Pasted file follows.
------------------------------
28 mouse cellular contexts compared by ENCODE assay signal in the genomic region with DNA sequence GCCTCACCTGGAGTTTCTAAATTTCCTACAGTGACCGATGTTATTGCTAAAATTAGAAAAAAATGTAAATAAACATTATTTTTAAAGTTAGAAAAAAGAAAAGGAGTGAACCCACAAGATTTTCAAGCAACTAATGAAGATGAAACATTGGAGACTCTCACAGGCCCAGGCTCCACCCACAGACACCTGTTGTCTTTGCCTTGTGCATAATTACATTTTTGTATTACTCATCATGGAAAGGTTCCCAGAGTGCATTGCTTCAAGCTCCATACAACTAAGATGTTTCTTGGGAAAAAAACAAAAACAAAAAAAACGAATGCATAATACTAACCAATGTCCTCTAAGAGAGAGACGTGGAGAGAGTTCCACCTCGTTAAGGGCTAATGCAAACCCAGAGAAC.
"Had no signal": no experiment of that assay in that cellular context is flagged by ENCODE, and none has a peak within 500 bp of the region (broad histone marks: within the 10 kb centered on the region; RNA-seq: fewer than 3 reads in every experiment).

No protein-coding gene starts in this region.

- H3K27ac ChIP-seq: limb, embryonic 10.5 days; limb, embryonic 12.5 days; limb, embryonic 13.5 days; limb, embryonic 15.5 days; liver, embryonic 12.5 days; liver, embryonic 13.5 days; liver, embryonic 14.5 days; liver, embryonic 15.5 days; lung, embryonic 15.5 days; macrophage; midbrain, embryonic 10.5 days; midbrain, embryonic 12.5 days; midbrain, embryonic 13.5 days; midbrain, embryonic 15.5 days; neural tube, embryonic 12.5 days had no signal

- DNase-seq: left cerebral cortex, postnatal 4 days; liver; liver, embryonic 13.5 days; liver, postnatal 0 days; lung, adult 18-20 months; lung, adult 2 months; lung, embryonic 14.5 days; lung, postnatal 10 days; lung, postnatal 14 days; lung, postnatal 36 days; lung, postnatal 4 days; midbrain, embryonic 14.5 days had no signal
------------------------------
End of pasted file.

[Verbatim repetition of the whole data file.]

28 mouse cellular contexts compared by ENCODE assay signal in the genomic region with DNA sequence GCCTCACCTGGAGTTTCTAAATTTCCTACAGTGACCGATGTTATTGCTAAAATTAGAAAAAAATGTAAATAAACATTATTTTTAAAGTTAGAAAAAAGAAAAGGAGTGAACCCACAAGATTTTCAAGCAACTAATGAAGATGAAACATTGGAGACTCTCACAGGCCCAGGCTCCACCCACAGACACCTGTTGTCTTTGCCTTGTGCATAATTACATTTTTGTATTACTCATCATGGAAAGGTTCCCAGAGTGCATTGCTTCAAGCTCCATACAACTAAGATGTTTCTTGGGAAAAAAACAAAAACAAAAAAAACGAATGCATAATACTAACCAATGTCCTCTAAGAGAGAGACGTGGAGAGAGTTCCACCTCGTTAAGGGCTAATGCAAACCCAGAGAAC.
"Had no signal": no experiment of that assay in that cellular context is flagged by ENCODE, and none has a peak within 500 bp of the region (broad histone marks: within the 10 kb centered on the region; RNA-seq: fewer than 3 reads in every experiment).

No protein-coding gene starts in this region.

- H3K27ac ChIP-seq: limb, embryonic 10.5 days; limb, embryonic 12.5 days; limb, embryonic 13.5 days; limb, embryonic 15.5 days; liver, embryonic 12.5 days; liver, embryonic 13.5 days; liver, embryonic 14.5 days; liver, embryonic 15.5 days; lung, embryonic 15.5 days; macrophage; midbrain, embryonic 10.5 days; midbrain, embryonic 12.5 days; midbrain, embryonic 13.5 days; midbrain, embryonic 15.5 days; neural tube, embryonic 12.5 days had no signal

- DNase-seq: left cerebral cortex, postnatal 4 days; liver; liver, embryonic 13.5 days; liver, postnatal 0 days; lung, adult 18-20 months; lung, adult 2 months; lung, embryonic 14.5 days; lung, postnatal 10 days; lung, postnatal 14 days; lung, postnatal 36 days; lung, postnatal 4 days; midbrain, embryonic 14.5 days had no signal